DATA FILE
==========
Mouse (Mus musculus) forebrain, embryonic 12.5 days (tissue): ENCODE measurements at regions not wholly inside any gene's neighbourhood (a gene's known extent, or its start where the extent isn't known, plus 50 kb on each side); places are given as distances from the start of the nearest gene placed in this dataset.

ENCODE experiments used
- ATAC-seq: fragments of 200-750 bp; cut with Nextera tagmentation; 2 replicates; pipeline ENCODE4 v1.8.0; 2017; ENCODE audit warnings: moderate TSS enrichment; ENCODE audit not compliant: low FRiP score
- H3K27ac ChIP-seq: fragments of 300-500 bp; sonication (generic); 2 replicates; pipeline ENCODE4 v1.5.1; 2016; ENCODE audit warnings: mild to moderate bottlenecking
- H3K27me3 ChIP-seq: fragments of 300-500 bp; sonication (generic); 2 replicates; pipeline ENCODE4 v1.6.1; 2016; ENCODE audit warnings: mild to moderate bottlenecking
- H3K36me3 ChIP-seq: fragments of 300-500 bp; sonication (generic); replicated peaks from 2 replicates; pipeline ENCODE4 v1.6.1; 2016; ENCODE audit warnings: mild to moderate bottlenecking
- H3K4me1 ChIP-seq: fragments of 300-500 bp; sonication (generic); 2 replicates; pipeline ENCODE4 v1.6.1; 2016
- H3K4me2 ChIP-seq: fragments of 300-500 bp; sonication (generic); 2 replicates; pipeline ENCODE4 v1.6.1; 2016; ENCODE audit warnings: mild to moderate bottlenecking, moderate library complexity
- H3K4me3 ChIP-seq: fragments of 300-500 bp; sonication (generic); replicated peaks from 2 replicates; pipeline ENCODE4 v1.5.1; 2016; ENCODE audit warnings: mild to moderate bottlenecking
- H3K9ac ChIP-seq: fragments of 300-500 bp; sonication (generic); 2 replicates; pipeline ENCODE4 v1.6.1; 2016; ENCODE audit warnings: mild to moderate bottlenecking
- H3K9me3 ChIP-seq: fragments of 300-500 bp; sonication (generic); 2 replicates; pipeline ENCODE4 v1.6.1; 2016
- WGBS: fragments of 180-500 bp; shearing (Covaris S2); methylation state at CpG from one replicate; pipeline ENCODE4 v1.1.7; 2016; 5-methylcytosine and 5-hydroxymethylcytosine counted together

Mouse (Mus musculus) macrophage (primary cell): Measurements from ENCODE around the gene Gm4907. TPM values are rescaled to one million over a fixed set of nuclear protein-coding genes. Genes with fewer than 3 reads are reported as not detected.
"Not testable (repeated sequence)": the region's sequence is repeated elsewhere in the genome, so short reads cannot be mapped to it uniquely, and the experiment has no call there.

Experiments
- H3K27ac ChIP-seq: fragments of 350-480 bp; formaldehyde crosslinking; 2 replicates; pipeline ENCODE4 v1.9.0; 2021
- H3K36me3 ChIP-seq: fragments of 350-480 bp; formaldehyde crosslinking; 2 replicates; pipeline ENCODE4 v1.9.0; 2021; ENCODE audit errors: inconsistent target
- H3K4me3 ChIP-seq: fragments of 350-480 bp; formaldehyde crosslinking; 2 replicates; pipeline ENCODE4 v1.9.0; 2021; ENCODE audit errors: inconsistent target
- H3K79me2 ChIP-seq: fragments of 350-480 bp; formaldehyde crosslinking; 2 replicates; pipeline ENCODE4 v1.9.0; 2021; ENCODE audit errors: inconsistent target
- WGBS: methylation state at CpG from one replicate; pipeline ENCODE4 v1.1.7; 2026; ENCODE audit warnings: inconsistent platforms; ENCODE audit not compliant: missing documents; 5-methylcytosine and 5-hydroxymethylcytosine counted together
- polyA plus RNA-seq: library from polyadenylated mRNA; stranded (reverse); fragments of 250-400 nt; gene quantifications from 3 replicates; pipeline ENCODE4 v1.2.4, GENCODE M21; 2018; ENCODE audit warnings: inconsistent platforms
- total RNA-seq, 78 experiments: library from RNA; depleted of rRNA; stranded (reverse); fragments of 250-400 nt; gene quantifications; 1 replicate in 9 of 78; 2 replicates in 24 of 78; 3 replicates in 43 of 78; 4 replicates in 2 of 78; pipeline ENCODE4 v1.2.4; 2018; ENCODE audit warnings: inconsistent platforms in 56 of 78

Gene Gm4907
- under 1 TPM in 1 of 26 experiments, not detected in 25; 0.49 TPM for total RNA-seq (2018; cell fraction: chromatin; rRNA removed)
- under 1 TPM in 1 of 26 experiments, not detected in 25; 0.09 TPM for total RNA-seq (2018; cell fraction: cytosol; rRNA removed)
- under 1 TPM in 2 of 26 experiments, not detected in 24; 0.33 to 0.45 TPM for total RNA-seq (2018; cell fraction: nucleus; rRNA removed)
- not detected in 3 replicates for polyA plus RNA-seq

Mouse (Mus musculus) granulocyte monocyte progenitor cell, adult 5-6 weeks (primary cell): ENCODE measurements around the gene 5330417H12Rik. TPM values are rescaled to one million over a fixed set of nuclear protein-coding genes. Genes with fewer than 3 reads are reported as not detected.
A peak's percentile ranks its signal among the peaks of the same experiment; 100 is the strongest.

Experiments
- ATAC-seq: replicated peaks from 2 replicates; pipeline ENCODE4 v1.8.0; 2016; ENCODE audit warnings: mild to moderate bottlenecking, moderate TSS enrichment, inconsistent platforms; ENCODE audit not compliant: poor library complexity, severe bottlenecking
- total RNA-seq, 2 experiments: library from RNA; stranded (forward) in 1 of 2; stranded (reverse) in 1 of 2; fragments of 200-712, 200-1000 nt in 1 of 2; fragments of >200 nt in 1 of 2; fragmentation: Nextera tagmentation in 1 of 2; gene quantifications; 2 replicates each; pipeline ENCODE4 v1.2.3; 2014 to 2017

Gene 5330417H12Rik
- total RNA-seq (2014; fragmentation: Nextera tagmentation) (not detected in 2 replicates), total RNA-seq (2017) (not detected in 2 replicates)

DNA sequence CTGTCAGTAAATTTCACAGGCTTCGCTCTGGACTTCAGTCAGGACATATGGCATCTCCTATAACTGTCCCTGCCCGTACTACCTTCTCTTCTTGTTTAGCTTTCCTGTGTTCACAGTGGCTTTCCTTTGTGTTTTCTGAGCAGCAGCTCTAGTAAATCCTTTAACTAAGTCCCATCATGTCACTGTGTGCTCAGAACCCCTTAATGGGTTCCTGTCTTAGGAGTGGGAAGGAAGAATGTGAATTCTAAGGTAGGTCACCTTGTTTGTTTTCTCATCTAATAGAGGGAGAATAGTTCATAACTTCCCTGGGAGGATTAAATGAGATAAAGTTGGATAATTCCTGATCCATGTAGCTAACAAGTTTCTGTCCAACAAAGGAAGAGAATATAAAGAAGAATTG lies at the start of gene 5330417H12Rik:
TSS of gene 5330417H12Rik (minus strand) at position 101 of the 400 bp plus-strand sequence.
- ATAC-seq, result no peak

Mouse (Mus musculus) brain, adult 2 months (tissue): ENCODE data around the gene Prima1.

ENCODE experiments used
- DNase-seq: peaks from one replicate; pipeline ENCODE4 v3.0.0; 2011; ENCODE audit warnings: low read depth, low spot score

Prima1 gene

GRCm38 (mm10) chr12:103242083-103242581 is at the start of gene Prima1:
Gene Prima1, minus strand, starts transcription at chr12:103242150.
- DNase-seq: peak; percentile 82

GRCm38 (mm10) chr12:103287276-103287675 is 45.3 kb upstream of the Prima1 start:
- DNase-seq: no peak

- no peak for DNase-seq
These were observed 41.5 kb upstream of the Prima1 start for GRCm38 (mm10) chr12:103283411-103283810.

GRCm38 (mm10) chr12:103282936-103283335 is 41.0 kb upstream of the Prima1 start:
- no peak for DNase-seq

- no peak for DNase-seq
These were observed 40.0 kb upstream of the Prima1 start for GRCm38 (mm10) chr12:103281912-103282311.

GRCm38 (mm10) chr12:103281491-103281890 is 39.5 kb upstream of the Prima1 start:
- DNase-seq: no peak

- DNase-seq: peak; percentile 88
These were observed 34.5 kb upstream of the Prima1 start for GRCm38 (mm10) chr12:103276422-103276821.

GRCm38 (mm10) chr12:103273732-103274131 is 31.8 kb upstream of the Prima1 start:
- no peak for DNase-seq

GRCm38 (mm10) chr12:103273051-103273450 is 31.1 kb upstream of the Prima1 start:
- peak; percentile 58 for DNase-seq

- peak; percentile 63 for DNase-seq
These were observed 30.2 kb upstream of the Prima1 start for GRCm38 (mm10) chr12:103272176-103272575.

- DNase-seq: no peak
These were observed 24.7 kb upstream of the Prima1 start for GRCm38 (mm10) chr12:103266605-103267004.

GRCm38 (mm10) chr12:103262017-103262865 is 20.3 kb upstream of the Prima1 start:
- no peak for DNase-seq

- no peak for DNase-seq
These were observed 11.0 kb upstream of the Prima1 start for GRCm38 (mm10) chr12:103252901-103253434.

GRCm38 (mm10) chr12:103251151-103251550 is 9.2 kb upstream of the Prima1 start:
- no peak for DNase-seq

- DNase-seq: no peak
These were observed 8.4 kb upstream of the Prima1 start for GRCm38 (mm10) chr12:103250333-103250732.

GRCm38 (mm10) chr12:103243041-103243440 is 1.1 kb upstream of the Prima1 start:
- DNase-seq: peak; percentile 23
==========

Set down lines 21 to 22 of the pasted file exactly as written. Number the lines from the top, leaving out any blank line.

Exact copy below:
- polyA plus RNA-seq: library from polyadenylated mRNA; stranded (reverse); fragments of 250-400 nt; gene quantifications from 3 replicates; pipeline ENCODE4 v1.2.4, GENCODE M21; 2018; ENCODE audit warnings: inconsistent platforms
- total RNA-seq, 78 experiments: library from RNA; depleted of rRNA; stranded (reverse); fragments of 250-400 nt; gene quantifications; 1 replicate in 9 of 78; 2 replicates in 24 of 78; 3 replicates in 43 of 78; 4 replicates in 2 of 78; pipeline ENCODE4 v1.2.4; 2018; ENCODE audit warnings: inconsistent platforms in 56 of 78